Sunday, August 21, 2022

‘The Price of Time’ Review: Getting Interest Rates Wrong

They are the ‘universal price’ at the base of an economy. Keeping rates artificially low has created an addiction with its own cost.

By historian Adam Rowe. He reviews the book The Price of Time: The Real Story of Interest by Edward Chancellor. Excerpts:

"The practice of charging interest is as old as time itself. Before Mesopotamians had learned to coin money or place wheels on carts, lenders had established the practice of demanding more in the future of whatever they made available to borrowers in the present. The etymology of many of the words for interest derive from the offspring of livestock, reflecting an awareness that wealth well managed is fruitful. But the etymology also reflects a suspicion that interest allows the rich to devour the poor. Ancient Hebrew words for interest include one meaning “the bite of a serpent.”"

"From the beginning, Mr. Chancellor shows, rulers have tried to intervene to soften the antagonism between borrowers and lenders. The earliest set of laws, Hammurabi’s code in Babylon (from around 1750 B.C.), is preoccupied with regulating interest—setting maximum loan rates, including 20% for silver and 33.33% for barley. A millennium later, Athens’s renowned lawgiver Solon ordered all the stones recording mortgages destroyed as part of an effort at moral and political renewal. (His predecessor Draco, to whom we owe the word “draconian,” had forced many debtors into slavery.) Thinkers and philosophers throughout history—from Aristotle and Aquinas to Proudhon and Marx—have regarded any rate of interest as unjust. Mere scribblers shared this view. According to Daniel Defoe, “interest of money is a canker-worm upon the tradesman’s profit.”"

"Of proto-capitalist 16th-century England, the historian R.H. Tawney wrote: “The borrower was often a merchant, who raised a loan in order to speculate on the exchanges or to corner the wool crop.” As for the lender, he might well be “an economic innocent, who sought a secure investment for his savings.”"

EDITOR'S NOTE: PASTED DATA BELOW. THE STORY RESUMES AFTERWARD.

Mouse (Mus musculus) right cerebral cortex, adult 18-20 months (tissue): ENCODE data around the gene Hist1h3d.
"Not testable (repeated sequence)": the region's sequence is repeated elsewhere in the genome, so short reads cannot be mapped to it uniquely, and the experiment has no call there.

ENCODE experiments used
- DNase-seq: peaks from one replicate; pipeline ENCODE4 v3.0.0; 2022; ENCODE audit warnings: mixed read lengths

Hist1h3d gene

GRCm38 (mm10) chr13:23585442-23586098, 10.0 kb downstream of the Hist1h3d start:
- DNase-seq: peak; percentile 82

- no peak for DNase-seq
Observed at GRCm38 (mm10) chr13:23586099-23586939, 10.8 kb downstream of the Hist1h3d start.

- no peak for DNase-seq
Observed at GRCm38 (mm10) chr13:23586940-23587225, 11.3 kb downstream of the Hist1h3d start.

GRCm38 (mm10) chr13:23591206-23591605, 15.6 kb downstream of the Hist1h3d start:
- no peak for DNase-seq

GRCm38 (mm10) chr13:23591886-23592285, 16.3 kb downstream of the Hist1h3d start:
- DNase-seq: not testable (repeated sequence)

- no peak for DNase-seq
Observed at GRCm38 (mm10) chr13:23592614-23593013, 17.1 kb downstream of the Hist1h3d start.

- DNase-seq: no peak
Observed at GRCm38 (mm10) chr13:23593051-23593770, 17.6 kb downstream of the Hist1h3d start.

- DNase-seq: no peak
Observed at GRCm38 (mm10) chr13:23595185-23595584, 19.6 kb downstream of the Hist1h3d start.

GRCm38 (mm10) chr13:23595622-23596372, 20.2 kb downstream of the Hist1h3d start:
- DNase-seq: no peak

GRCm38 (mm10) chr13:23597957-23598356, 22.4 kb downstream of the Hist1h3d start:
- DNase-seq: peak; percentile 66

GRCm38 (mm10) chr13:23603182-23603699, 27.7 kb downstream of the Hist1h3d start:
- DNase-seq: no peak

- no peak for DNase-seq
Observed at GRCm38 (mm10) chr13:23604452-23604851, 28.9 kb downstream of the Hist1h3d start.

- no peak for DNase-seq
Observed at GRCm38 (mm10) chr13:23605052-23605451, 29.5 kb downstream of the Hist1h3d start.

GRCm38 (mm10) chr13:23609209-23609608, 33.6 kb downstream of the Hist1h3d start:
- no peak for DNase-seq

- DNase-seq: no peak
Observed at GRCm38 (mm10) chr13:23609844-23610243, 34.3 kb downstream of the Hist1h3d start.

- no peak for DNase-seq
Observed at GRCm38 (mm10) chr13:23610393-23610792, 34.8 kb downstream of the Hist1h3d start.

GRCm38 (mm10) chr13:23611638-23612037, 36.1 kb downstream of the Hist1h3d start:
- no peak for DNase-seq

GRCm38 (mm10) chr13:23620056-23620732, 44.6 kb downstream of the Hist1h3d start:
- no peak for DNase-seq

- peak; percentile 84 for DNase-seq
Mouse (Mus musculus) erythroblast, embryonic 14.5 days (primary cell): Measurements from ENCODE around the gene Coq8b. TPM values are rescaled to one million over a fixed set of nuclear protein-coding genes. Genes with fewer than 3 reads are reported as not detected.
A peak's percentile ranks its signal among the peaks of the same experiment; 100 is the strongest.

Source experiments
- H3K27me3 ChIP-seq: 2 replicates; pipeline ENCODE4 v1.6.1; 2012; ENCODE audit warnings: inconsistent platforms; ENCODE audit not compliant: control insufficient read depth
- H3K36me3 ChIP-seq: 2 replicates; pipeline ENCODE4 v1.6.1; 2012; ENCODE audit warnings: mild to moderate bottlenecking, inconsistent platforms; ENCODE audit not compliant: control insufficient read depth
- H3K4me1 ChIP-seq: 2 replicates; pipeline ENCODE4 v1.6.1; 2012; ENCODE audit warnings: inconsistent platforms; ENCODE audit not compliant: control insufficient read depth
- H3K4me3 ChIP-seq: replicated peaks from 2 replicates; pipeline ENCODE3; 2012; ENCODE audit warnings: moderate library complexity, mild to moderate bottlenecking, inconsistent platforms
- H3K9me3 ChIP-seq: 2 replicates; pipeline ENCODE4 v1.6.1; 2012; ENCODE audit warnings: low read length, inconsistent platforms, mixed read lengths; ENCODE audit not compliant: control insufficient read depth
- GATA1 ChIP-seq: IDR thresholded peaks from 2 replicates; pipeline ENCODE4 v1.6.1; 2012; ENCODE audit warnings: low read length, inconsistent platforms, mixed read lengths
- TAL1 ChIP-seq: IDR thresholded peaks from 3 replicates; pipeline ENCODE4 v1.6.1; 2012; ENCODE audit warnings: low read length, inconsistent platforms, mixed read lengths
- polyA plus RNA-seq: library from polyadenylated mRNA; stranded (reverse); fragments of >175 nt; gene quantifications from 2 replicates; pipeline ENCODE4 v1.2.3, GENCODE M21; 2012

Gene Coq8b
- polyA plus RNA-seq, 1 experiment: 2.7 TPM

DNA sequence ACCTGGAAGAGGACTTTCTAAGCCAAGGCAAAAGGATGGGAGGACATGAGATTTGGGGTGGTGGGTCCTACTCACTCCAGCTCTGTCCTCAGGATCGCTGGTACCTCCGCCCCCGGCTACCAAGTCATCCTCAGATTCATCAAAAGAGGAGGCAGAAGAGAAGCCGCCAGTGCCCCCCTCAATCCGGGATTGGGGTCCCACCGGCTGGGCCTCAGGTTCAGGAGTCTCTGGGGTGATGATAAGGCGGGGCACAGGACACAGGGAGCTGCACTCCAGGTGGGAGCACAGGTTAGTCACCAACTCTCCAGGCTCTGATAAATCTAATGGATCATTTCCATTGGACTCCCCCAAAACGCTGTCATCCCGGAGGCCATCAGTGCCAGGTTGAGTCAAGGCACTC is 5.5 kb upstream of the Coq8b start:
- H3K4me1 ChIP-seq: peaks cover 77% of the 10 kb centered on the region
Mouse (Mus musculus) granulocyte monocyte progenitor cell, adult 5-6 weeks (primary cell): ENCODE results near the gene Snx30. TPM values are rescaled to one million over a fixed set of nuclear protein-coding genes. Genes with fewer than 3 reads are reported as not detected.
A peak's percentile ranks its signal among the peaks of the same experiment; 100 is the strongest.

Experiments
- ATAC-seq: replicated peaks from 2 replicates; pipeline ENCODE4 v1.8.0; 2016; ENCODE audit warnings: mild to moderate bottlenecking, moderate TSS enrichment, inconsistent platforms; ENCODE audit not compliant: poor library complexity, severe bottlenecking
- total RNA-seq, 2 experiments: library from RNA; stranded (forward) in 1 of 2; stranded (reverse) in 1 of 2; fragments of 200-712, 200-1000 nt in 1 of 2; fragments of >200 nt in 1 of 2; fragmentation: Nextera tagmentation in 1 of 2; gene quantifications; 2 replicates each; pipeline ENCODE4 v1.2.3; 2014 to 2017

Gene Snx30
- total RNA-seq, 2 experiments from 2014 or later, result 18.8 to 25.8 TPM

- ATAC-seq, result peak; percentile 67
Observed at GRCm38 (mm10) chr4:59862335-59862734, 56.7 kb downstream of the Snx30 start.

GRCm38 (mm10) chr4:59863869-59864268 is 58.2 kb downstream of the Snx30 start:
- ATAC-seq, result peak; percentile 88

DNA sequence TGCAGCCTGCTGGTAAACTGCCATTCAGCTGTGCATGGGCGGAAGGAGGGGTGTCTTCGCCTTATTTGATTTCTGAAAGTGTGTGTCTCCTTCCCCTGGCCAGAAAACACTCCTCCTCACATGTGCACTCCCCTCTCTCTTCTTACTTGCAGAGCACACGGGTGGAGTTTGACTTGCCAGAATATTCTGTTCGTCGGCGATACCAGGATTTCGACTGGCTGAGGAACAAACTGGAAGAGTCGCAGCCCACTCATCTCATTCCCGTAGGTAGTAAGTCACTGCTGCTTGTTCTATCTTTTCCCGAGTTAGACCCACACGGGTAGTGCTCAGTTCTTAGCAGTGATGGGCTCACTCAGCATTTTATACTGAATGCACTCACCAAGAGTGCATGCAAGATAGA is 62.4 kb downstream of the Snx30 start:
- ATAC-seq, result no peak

"Like any other price, the rate of interest reflects a complex balance of forces in the real economy, from aggregate savings to future expectations. When governments push that price too low—or too high—they create distortions that are counterproductive and socially unjust."

"The price of securities tends to rise or fall inversely with the price of interest. Those who own the most securities thus benefit the most when interest rates fall."

"Low interest rates don’t help the poor, who don’t have access to cheap credit. They do help people with formidable assets already, in part by making leverage more attractive. With money so cheap, financiers can boost investment returns with borrowed cash."

"Artificially low rates distort the decentralized decision-making process of a market economy. Without interest, he writes, “capital can’t be properly allocated and too little is saved.” Investors accept more risk in pursuit of higher returns, making future growth seem more attractive than current profits. And because interest is one of the chief costs in finance, low rates shift economic activity from “real world” enterprises to purely financial transactions."

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